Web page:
The second would be solving corruption. It’s a problem in the entire country. I think all politicians in the Philippines are corrupt.


What does corruption mean to you?

Corruption to me is when the government uses the money of the people for their own benefit. I used to work for the government, and I saw how corruption works. The government can double or triple the value of a project above the actual cost. That way, they get more money even as they pay only the actual value of the project. Sometimes, the auditors are also in on it, so it’s hard to uncover the corruption, which is led by different agencies.

You work in outsourcing, right? In America, a lot of people are complaining you are taking our jobs.  What do you think about that?

In our company, we call it offshoring, not outsourcing. For us, the advantage is that we have jobs that pay well relative to our cost of living. With technology, it’s becoming more and more possible to outsource jobs. 
We are doing many of the jobs Americans dislike, so I’m not sure why they're complaining.

When it comes to web developers, the salary we get here is 1/5 of what Americans are being paid, so companies that outsource here save a lot of money. If you want to find online or consulting jobs, try Upwork.com.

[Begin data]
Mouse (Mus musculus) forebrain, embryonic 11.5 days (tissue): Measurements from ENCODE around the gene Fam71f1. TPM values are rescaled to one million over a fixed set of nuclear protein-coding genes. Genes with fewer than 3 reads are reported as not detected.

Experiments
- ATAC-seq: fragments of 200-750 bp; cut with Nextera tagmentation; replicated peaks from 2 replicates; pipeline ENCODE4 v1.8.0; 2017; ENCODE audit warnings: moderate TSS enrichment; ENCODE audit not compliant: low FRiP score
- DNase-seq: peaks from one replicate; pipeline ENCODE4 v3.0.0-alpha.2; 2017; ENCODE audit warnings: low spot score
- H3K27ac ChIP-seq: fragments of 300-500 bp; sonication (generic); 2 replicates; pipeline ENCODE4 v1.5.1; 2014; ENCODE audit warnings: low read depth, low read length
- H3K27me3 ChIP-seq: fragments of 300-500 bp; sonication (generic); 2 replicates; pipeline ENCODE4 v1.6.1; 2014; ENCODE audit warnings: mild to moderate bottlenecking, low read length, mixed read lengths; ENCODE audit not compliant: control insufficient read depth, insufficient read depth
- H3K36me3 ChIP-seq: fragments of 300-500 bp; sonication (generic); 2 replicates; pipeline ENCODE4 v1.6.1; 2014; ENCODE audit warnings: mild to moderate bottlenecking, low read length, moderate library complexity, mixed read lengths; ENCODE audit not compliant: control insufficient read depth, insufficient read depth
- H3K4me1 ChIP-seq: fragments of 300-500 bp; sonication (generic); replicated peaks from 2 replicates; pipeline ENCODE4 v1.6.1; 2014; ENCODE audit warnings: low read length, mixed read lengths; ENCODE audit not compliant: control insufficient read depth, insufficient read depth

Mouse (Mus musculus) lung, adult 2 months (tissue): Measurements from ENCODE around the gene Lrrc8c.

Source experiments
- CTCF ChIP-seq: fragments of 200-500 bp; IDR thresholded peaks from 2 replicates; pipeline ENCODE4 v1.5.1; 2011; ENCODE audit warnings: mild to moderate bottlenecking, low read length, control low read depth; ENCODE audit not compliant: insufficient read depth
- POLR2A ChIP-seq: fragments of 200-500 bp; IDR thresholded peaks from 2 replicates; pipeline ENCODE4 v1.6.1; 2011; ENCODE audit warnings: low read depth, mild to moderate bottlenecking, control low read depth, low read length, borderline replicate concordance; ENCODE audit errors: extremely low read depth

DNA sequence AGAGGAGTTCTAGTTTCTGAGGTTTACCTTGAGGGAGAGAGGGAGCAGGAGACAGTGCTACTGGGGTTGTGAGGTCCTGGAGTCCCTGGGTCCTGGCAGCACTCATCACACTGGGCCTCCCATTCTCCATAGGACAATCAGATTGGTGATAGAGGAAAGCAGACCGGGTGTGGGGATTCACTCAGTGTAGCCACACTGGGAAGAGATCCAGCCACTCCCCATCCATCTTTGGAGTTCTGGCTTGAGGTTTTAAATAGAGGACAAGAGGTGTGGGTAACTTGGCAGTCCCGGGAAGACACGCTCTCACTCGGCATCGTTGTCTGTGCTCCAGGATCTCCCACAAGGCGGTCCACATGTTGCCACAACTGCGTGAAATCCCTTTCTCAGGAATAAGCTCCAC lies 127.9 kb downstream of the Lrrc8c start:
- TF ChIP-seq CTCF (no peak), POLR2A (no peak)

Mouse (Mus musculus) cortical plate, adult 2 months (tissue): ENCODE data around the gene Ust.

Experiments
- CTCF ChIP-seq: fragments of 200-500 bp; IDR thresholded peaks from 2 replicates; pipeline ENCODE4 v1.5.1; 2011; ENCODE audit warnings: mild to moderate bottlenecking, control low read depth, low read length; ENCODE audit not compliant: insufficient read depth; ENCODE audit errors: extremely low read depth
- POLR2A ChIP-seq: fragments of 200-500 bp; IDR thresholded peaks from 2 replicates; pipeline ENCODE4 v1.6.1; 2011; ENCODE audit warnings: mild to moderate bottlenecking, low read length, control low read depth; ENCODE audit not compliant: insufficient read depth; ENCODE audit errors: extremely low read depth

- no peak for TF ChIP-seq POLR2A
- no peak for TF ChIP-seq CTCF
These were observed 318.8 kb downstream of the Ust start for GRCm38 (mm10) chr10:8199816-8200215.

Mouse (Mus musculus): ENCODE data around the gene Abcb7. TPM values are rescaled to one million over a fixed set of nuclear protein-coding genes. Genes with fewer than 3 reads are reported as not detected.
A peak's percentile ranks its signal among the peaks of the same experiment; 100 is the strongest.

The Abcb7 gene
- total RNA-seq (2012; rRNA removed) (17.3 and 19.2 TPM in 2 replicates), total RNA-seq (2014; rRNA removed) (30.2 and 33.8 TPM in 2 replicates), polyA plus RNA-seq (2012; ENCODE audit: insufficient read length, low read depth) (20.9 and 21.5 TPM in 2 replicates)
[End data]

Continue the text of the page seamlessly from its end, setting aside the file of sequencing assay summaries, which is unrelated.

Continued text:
Do you have student loans?

No. My mother paid for my college degree.

But aren’t public universities free, a policy recently maintained by President Duterte?

I went to a private school, not a public school. The policy of free tuition only applies to state universities.

Why didn’t you attend a state university?

I applied. The number one state university in the Philippines is UP, the University of the Philippines. It is extremely difficult to get in. I eventually attended a private college in Pampanga. Tuition was 25,000 pesos a semester, or 50,000 pesos a year, which is about 1,000 USD annually.

Is it easy to get a credit card here?

It’s hard to get one here. I was working for 5 years, applied, and got rejected! They really want to make sure that you can pay. We don’t have a credit score [FICO] here. The interest rate on my credit card is 3.7%.

That’s it?

Yes.

Wait, 3.7% a year? It’s at least 18% a year in the U.S.